It will not be before end of 2008, i.e a full three years to have the chipsets developed, technologies tested and spectrum bands finalized.

Een though many vendors claim having demonstrated 4G systems, the true time line begins now. Considering the spectrum requirements, it can be quite a challange.

The only advantage of 4G is that it would be a 3GPP technology and provide an upgrade path from existing mobile 3G+ networks, while using the Mobile WiMAX needs the IMS technologies.

http://www.wimaxbook.net
wap545
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wap545,
User Rank: Light Beer
12/5/2012 | 3:36:06 PM
re: ITU Approves New 4G Specs
"..IMT-Advanced calls for very wide channel widths. The technology needs 40MHz and preferably up to 100MHz channel allocations,.."

Did I read this right??
WHat can Verizon Wireless do with its 20Mhz of 700Mhz spectrum (recent C Block win) if they will need minimum of 40Mhz to obtain an basic LTE 4G Network.
What am I missing here??

Jim
mvakulenko1
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mvakulenko1,
User Rank: Light Beer
12/5/2012 | 3:36:04 PM
re: ITU Approves New 4G Specs
Another requirement that was not mentioned in the article is bandwidth scalability, i.e. ability to use frequency channels of varying width - From, say, 1.25 MHz up to 40 MHz. The data rates will be changing accordingly.

LTE currently scales between 1.25 and 20 MHz and is a good fit for existing spectrum allocations.
lite.reader
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lite.reader,
User Rank: Light Beer
12/5/2012 | 3:36:04 PM
re: ITU Approves New 4G Specs
If 802.16m and LTE-"Advanced" are candidates for "4"G then what would generation would we classify 802.16e and LTE-"Standard"?

Are they just called "pre-4G" or "3G+" or something of that sort?
Michelle Donegan
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Michelle Donegan,
User Rank: Light Beer
12/5/2012 | 3:36:04 PM
re: ITU Approves New 4G Specs
Hi Jim,
The article is about the technologies that come after LTE way down the road. The ITU calls it IMT-Advanced. The two technologies that have emerged as candidates are 802.16m and LTE-Advanced, which are the next generations of today's mobile WiMax and LTE.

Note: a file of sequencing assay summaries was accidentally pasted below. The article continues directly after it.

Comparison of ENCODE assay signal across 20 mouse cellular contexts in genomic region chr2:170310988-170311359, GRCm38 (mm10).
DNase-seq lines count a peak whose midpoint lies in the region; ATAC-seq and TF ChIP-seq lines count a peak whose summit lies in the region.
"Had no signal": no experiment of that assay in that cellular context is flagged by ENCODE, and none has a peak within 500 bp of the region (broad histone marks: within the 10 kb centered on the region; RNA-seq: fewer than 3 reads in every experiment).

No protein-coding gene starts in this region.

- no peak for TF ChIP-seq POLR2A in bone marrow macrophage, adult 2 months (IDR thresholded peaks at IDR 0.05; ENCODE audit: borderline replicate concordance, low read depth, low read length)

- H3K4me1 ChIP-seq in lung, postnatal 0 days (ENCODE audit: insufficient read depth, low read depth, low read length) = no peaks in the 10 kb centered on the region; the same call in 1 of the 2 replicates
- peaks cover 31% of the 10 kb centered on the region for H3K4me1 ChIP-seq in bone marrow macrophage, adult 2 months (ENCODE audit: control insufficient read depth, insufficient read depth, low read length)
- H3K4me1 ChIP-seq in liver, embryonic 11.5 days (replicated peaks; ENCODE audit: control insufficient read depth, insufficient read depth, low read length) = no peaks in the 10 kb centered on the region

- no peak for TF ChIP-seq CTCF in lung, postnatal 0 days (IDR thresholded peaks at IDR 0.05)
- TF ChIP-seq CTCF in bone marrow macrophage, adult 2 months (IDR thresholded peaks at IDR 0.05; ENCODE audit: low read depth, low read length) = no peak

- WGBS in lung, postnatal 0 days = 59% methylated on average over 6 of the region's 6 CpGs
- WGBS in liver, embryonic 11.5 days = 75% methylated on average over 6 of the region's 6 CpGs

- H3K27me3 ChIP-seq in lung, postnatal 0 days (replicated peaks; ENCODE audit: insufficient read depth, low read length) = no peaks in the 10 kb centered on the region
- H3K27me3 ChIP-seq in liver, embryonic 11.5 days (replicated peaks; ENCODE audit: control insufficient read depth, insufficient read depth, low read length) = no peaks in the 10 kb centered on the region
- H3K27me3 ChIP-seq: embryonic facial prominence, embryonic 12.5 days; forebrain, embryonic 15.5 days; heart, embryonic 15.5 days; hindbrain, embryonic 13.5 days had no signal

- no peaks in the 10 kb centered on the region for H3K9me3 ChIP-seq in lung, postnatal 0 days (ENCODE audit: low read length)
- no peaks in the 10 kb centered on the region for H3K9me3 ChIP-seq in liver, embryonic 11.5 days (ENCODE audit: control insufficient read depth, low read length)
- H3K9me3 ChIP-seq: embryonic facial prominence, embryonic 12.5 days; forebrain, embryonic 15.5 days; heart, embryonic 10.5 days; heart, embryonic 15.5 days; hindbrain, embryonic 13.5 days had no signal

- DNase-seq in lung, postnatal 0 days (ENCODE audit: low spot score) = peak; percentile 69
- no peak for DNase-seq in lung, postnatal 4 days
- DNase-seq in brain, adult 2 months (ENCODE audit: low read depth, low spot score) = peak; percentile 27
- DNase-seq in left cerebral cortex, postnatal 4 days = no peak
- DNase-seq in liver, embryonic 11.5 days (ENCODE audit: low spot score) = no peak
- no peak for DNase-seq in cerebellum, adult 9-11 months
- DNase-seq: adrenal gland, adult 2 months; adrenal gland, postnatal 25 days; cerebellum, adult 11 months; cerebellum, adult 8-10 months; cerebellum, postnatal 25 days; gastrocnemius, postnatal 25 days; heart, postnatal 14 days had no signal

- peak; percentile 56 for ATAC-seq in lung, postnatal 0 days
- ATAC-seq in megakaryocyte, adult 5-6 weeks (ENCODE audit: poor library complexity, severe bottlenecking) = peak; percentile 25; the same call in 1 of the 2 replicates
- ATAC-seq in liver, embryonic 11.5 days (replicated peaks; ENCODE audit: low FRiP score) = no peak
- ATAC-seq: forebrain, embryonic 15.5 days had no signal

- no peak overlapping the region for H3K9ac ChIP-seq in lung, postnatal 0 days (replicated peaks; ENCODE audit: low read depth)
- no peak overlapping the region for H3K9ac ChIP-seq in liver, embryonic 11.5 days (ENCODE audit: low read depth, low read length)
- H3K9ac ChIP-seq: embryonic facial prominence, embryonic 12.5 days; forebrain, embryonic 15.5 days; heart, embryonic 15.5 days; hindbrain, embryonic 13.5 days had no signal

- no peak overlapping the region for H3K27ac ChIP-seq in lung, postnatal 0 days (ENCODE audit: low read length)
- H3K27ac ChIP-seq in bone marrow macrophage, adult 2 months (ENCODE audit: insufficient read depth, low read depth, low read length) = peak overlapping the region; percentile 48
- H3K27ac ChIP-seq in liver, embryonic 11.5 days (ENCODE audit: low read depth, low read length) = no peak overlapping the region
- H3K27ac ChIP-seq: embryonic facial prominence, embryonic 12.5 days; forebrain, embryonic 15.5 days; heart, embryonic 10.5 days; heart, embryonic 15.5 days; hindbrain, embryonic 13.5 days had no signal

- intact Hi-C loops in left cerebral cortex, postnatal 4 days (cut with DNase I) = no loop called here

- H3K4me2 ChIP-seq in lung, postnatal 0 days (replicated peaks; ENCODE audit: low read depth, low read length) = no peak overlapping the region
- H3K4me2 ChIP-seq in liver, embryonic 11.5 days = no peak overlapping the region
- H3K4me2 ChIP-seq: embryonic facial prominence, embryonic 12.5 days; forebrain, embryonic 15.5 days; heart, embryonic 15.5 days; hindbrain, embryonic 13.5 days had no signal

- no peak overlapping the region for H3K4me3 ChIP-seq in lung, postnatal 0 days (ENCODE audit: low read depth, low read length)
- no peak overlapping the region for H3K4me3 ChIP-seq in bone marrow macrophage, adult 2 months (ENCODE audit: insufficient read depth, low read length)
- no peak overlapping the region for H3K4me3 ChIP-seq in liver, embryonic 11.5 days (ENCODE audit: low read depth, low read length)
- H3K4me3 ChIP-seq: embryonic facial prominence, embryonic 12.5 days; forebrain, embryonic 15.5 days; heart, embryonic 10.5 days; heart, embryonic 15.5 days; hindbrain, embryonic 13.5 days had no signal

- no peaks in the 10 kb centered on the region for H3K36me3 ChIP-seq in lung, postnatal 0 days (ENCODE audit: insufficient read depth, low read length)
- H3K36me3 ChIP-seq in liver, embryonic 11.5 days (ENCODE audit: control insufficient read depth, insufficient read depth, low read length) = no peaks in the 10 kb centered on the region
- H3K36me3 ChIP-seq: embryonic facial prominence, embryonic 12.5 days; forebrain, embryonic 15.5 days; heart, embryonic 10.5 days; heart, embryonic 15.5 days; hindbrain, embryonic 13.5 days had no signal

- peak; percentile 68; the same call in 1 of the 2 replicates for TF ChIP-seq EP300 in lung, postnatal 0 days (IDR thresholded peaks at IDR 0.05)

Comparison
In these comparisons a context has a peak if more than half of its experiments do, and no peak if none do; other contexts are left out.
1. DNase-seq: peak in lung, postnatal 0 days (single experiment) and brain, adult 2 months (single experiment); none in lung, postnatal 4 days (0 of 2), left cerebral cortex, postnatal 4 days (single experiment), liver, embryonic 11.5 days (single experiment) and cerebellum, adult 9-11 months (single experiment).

It's confusing because the industry has got a bit ahead of itself by referring to WiMax and LTE as 4G, when actually the ITU's IMT-Advanced is technically the real 4G.

Hopefully that makes sense! Thanks for the comment.

Michelle
IPobserver
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IPobserver,
User Rank: Light Beer
12/5/2012 | 3:36:03 PM
re: ITU Approves New 4G Specs
DoCoMo has been calling LTE "Super 3G."

A while back, quite a bit of the industry tried to hold-off using the GÇ£4GGÇ¥ term because of the ITU Advanced process, and because 3G was only just getting into its stride.

4G is widely used in the U.S., especially by Sprint and VZW for mobile WiMax and LTE, and so thatGÇÖs become standard usage. I think thatGÇÖs fair enough GÇô it is a shift to a new generation of radio technology.

Interestingly thou, it doesnGÇÖt necessarily follow that there will be a huge difference in end-user experience between 3G (HSPA or EVDO) and 4G (LTE or WiMax).
wap545
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wap545,
User Rank: Light Beer
12/5/2012 | 3:35:49 PM
re: ITU Approves New 4G Specs
I still have not got the answer to my question.
If I only have 12 or 20Mhz of the 700Mhz spectrum won in the US market and the new and future IMT-Adanced requires 40 and or 100Mhz of spectrum where do these folks get the additional spectrum ?
Missing something fundamental here.
Jim
IPobserver
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IPobserver,
User Rank: Light Beer
12/5/2012 | 3:35:49 PM
re: ITU Approves New 4G Specs
It is a fundamental for the entire industry and is not specific to AT&T and VZW.

If youGÇÖre looking for the potential IMT Advanced bands, there are two charts here that identify candidate bands per WRC 2007.

http://www.unstrung.com/inside...

ThatGÇÖs not to say operators canGÇÖt do LTE in 700 MHz or AWS.
wap545
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wap545,
User Rank: Light Beer
12/5/2012 | 3:35:44 PM
re: ITU Approves New 4G Specs
Thanks for the input. Very difficult to find folks that know what they are talking about vs. those spouting vendor propaganda.

Jim A